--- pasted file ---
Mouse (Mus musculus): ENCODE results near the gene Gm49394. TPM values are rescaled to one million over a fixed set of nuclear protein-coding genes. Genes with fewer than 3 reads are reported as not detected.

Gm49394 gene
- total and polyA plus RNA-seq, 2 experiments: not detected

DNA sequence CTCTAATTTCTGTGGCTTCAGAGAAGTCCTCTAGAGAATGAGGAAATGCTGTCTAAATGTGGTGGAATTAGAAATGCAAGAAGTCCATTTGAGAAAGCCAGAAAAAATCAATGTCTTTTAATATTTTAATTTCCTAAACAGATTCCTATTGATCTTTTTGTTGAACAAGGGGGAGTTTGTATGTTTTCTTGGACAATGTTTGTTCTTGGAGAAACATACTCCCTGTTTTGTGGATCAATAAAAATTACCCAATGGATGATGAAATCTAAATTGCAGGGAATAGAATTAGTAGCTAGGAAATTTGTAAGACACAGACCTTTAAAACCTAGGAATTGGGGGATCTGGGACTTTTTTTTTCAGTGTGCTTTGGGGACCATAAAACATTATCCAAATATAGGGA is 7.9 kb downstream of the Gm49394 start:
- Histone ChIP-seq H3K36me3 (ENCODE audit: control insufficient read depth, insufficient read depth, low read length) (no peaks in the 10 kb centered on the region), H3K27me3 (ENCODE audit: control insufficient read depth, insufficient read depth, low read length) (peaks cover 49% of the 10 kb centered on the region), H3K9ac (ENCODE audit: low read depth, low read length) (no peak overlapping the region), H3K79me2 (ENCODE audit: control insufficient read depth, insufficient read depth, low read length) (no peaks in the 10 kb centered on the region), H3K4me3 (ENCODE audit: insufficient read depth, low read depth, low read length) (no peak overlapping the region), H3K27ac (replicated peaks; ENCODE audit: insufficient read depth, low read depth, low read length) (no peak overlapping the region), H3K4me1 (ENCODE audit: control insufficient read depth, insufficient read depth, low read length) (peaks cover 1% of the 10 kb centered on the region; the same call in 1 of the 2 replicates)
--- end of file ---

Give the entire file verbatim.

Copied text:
Mouse (Mus musculus): ENCODE results near the gene Gm49394. TPM values are rescaled to one million over a fixed set of nuclear protein-coding genes. Genes with fewer than 3 reads are reported as not detected.

Gm49394 gene
- total and polyA plus RNA-seq, 2 experiments: not detected

DNA sequence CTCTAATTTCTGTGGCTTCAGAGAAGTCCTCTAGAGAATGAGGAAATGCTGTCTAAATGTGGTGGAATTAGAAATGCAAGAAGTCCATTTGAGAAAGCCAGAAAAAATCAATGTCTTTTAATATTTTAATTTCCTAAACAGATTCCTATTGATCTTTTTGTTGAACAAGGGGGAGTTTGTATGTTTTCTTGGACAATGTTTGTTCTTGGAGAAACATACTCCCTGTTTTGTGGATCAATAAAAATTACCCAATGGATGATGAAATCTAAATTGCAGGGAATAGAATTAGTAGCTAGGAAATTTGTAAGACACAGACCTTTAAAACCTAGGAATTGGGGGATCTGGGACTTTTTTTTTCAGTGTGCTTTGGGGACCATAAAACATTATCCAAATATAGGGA is 7.9 kb downstream of the Gm49394 start:
- Histone ChIP-seq H3K36me3 (ENCODE audit: control insufficient read depth, insufficient read depth, low read length) (no peaks in the 10 kb centered on the region), H3K27me3 (ENCODE audit: control insufficient read depth, insufficient read depth, low read length) (peaks cover 49% of the 10 kb centered on the region), H3K9ac (ENCODE audit: low read depth, low read length) (no peak overlapping the region), H3K79me2 (ENCODE audit: control insufficient read depth, insufficient read depth, low read length) (no peaks in the 10 kb centered on the region), H3K4me3 (ENCODE audit: insufficient read depth, low read depth, low read length) (no peak overlapping the region), H3K27ac (replicated peaks; ENCODE audit: insufficient read depth, low read depth, low read length) (no peak overlapping the region), H3K4me1 (ENCODE audit: control insufficient read depth, insufficient read depth, low read length) (peaks cover 1% of the 10 kb centered on the region; the same call in 1 of the 2 replicates)